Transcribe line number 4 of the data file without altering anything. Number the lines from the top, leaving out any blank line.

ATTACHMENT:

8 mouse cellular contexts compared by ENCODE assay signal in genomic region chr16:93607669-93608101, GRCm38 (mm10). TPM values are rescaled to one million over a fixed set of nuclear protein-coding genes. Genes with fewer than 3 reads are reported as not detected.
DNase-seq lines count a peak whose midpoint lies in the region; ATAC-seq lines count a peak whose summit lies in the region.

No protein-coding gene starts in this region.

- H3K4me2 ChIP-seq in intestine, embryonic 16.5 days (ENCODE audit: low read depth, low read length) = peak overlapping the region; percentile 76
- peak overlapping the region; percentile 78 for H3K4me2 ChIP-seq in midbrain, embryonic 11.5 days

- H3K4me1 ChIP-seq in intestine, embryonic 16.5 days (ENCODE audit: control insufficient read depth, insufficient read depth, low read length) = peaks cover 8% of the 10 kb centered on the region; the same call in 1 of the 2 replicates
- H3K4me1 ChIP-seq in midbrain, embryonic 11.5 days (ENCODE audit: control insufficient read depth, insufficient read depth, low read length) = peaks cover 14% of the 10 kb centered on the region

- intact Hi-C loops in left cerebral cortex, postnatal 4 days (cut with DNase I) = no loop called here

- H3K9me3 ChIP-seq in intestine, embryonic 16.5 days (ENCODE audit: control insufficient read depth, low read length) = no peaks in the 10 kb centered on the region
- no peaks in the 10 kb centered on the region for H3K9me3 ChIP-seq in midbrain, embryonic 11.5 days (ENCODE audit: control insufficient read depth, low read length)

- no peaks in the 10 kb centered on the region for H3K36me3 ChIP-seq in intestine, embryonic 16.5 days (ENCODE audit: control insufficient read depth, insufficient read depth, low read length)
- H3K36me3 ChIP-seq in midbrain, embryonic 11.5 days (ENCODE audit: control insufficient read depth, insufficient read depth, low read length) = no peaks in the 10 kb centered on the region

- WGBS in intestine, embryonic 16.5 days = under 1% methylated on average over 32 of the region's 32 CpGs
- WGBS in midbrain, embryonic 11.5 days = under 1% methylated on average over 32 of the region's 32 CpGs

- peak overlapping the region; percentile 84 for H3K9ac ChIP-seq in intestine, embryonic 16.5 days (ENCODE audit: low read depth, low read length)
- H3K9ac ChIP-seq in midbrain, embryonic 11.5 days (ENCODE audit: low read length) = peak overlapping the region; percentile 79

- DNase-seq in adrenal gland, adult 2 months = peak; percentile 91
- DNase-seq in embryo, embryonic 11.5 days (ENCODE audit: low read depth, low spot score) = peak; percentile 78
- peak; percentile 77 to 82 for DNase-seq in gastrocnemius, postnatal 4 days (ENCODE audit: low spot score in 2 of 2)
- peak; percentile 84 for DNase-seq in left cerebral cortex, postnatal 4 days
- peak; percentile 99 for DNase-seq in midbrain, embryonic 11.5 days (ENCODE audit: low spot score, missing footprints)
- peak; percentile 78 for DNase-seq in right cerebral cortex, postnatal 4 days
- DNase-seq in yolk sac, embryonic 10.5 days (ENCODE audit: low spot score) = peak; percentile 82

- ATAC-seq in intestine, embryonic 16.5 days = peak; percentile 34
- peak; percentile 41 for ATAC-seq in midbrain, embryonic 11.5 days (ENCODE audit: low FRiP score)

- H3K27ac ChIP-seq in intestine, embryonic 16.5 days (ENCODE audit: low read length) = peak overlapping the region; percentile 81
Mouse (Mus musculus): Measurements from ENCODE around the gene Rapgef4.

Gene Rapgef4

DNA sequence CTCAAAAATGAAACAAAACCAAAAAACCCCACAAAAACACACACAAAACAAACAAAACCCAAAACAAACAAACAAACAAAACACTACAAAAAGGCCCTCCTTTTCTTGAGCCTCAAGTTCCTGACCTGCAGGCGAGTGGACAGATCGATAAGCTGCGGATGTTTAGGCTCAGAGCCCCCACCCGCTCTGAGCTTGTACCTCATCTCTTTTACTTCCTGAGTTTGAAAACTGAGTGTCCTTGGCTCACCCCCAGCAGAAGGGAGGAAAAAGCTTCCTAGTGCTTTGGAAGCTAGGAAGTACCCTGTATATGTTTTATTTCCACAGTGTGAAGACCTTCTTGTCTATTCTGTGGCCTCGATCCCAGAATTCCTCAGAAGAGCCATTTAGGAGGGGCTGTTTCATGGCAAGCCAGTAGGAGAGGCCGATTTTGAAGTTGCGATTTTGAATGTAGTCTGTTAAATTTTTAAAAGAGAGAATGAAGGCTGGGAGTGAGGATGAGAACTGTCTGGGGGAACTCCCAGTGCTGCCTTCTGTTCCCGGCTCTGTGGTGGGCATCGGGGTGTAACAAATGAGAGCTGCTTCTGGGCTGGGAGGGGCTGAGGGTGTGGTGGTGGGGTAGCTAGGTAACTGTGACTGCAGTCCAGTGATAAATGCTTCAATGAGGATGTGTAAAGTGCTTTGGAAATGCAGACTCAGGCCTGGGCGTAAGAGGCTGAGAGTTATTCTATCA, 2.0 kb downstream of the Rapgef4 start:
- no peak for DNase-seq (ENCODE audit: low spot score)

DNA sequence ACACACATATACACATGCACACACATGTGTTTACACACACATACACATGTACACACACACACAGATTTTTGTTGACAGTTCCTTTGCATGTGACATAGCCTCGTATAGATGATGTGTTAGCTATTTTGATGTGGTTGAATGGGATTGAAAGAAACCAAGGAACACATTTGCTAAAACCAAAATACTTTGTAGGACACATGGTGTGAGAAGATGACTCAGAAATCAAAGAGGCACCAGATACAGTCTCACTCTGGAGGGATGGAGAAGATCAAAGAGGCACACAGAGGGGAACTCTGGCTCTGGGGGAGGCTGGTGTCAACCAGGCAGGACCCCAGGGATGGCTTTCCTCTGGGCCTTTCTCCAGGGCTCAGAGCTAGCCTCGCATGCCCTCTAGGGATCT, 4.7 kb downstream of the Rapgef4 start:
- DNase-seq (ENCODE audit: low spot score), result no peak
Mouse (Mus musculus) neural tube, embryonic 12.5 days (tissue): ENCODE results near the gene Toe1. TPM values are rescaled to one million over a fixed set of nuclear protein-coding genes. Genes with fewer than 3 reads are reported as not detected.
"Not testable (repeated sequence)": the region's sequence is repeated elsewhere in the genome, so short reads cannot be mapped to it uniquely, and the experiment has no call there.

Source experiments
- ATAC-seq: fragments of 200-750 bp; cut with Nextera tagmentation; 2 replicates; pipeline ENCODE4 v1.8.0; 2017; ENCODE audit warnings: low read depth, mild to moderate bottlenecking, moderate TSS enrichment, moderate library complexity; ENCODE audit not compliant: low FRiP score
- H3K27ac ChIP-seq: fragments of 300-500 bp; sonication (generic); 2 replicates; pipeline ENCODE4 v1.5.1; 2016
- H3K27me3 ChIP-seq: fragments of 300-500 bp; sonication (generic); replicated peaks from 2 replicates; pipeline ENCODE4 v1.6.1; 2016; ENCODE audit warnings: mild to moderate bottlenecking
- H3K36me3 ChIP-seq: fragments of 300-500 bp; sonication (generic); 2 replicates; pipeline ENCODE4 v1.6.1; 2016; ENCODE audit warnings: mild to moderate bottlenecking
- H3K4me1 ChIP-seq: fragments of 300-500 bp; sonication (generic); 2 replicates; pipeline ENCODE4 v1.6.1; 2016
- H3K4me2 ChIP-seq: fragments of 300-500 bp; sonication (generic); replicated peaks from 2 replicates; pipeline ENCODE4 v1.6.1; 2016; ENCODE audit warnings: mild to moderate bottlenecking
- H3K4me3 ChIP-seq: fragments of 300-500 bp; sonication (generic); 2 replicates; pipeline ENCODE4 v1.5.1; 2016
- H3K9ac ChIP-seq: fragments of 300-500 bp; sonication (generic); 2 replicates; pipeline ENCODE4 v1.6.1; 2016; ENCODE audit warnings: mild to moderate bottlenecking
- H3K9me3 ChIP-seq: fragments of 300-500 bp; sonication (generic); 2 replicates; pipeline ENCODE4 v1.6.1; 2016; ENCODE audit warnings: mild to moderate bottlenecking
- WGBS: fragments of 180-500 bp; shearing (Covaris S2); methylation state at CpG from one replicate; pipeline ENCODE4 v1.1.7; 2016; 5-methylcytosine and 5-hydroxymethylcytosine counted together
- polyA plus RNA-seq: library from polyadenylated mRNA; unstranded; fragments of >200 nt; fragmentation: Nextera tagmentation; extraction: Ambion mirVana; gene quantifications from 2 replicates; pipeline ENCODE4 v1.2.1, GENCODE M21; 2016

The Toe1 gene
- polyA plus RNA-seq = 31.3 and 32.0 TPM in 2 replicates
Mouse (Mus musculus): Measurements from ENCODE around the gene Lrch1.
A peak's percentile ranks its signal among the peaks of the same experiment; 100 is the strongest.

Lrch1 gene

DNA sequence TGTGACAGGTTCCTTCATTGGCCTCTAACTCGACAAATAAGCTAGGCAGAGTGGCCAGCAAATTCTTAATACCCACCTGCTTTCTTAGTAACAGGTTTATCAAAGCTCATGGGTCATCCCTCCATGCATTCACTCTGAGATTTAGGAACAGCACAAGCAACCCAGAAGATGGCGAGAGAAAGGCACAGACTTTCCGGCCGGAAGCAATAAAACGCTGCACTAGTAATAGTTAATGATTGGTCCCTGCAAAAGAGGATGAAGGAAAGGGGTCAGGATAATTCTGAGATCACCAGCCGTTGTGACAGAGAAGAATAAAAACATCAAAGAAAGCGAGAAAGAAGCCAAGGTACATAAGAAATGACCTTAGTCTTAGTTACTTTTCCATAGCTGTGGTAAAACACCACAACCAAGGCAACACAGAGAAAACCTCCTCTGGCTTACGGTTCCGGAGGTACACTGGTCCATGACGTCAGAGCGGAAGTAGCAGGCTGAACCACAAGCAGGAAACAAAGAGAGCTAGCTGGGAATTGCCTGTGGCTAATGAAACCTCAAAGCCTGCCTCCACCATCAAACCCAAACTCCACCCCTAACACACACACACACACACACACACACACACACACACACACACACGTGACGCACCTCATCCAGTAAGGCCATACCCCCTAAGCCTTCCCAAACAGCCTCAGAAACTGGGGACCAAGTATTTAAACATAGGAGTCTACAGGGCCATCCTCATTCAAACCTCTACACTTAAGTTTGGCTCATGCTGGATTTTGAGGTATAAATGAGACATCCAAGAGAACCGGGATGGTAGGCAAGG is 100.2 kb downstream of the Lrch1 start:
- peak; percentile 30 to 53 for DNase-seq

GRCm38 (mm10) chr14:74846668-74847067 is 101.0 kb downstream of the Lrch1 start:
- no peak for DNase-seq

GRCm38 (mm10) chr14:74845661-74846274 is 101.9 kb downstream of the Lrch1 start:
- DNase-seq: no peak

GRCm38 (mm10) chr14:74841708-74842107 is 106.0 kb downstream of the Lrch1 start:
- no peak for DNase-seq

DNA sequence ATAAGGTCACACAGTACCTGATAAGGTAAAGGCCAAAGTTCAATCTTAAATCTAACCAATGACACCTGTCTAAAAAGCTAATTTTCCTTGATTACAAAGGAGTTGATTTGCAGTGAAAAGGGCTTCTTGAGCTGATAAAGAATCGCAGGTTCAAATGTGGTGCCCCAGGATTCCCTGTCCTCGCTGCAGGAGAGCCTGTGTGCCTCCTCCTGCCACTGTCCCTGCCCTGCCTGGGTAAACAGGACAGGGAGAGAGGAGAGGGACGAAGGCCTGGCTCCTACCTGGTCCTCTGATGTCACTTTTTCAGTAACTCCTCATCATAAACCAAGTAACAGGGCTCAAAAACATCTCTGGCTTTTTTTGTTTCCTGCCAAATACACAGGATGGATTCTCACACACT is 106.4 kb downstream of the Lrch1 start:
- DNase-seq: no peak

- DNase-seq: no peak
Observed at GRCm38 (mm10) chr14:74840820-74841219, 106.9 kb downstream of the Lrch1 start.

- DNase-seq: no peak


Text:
- H3K4me2 ChIP-seq in intestine, embryonic 16.5 days (ENCODE audit: low read depth, low read length) = peak overlapping the region; percentile 76